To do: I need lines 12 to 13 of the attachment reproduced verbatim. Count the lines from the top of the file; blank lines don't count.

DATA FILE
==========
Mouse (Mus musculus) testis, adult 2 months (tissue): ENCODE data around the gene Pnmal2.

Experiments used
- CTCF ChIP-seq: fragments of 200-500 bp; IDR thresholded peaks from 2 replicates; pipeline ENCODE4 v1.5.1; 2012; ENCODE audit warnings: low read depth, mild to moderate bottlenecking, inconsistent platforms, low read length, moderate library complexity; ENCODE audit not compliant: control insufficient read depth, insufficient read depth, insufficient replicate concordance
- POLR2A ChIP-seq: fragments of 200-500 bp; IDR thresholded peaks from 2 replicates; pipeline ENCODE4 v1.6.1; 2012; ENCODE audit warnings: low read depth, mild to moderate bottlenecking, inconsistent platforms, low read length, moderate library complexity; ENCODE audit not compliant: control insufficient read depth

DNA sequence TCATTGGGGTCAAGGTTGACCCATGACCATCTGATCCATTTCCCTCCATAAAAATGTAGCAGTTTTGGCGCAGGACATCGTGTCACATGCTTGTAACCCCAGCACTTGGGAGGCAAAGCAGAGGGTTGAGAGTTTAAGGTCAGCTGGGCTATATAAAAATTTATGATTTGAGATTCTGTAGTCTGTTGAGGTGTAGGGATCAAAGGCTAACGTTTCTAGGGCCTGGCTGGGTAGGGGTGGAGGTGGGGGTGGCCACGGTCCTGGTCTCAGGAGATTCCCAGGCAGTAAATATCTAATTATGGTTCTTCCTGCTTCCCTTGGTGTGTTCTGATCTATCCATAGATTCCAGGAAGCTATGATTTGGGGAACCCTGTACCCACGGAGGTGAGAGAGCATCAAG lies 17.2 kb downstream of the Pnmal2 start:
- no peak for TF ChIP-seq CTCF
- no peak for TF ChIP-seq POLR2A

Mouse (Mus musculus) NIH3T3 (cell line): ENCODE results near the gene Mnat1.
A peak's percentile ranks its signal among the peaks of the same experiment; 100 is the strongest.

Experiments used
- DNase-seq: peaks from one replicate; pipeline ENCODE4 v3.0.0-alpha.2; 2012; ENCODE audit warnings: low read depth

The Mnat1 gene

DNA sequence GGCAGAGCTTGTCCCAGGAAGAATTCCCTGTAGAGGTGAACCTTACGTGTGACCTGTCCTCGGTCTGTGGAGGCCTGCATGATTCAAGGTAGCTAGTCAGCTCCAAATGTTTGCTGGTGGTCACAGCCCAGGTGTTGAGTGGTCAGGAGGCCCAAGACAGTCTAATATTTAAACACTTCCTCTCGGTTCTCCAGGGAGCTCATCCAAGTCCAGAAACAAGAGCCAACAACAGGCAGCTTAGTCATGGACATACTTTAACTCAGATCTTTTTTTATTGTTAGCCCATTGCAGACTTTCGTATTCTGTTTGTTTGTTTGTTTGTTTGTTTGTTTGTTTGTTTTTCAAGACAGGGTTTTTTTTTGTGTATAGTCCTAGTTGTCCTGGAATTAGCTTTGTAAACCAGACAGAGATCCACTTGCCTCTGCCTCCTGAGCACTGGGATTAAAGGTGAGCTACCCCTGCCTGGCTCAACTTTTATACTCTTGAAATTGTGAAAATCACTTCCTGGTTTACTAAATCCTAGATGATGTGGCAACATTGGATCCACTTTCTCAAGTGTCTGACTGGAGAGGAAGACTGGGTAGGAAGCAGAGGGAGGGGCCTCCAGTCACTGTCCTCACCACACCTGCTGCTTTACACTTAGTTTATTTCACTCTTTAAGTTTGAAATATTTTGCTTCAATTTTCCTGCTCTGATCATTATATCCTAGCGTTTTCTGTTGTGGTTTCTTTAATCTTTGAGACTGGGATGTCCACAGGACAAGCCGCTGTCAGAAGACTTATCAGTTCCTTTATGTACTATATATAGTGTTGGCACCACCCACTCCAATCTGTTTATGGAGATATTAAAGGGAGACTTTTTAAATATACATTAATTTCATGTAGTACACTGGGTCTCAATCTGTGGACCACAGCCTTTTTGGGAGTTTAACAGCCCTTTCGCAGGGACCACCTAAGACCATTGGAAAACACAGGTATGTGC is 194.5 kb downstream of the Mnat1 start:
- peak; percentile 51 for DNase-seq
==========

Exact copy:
The Mnat1 gene

DNA sequence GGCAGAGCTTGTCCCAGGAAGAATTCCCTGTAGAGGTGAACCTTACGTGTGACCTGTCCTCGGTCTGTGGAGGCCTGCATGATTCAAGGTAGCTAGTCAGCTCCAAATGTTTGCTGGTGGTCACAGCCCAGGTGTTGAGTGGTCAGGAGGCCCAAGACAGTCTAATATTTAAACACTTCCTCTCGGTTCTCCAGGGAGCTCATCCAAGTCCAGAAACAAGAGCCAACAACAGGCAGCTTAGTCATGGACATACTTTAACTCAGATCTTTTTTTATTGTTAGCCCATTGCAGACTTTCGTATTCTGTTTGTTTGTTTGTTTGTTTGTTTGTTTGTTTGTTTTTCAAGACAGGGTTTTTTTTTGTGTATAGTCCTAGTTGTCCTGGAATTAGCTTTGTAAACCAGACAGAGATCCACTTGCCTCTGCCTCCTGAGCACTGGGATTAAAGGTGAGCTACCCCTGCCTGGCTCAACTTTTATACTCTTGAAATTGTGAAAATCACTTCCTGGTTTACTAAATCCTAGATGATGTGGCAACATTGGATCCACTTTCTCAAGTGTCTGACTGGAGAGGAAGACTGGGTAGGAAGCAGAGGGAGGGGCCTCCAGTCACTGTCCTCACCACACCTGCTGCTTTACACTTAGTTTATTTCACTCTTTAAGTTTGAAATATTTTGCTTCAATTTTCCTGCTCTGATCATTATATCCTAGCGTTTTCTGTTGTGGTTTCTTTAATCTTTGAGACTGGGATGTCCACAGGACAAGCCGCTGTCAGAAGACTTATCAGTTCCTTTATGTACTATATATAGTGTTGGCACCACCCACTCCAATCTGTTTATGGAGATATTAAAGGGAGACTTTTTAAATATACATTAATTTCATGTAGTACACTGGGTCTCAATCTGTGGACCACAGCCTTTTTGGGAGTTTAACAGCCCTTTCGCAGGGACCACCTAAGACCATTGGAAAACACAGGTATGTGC is 194.5 kb downstream of the Mnat1 start: